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Basic Design

Changing fluid environment of cells fixed in a microfluidic channel

The basic idea of the stimulator is two have two fluids flowing side-by-side (in laminar flow) down a microfluidic channel with cells affixed to the bottom of the channel. By changing the relative flow rates of the two fluids, the position of the boundary between the fluids will be altered. Thus cells near the middle of the channel can be alternately exposed to two different fluid environments. So by chaning the flow rates over time, we can expose the cells in the 'swing region' of the channel (the potion of the channel over which the boundary layer is moved) to a time-varying environment. I'm specifically, the two fluids in my case are media and media+pheromone. See figure on the right.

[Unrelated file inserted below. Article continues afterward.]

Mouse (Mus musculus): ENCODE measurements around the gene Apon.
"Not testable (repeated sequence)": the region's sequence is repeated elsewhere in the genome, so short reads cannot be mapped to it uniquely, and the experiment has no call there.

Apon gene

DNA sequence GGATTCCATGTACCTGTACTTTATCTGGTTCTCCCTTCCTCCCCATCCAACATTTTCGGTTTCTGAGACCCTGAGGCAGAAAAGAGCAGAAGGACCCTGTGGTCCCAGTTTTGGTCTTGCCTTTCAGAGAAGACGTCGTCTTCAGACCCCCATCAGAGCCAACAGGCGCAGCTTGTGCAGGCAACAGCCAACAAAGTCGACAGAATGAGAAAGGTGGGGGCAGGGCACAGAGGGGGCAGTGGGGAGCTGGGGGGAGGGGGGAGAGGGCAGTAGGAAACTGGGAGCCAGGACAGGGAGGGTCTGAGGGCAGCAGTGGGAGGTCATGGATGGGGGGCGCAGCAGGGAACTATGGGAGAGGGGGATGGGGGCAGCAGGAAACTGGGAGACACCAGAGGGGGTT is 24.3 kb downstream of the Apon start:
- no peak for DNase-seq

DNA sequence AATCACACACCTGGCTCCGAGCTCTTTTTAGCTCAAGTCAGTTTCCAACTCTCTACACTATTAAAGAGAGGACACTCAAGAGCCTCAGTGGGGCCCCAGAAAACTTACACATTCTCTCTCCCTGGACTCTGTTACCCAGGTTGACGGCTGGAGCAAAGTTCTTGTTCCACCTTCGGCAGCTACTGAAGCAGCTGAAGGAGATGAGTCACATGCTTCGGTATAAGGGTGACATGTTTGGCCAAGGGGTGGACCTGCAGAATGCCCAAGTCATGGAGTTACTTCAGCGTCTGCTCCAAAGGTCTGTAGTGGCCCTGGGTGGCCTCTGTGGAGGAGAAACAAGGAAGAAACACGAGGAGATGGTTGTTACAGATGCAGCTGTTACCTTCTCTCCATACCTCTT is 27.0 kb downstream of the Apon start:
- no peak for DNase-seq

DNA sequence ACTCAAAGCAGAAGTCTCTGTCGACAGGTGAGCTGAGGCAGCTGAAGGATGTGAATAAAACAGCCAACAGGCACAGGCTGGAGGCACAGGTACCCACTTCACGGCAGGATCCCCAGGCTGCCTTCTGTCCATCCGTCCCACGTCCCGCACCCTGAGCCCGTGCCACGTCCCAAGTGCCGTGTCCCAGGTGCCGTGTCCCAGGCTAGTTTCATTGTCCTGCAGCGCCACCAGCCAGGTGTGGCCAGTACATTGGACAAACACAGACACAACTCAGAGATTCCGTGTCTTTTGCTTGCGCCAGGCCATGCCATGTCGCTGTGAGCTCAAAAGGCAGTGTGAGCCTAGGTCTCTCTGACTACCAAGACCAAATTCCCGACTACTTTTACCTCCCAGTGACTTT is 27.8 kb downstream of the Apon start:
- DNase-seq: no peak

In order to control the fluid flow rates, I am using technology from Steve Quake's lab at Stanford. In fact, the specific idea for controlling the flow rates came from Todd Thorsen.

The idea is that the two fluids enter the PDMS chip on the left side under pressure driven flow. They then flow through a series of parallel channels, and finaly, the two fluids come together into the main channel on the right. The sets of parallel channels are of varying widths, and the valves at the ends of each of these channels allows the flow to be routed through any of the these channels. By forcing the flow through channels or varying widths, we can control the resistance to flow, and thus the fluid flow rate.

The blue channels are in the fluid layer. The red channels are in the control layer.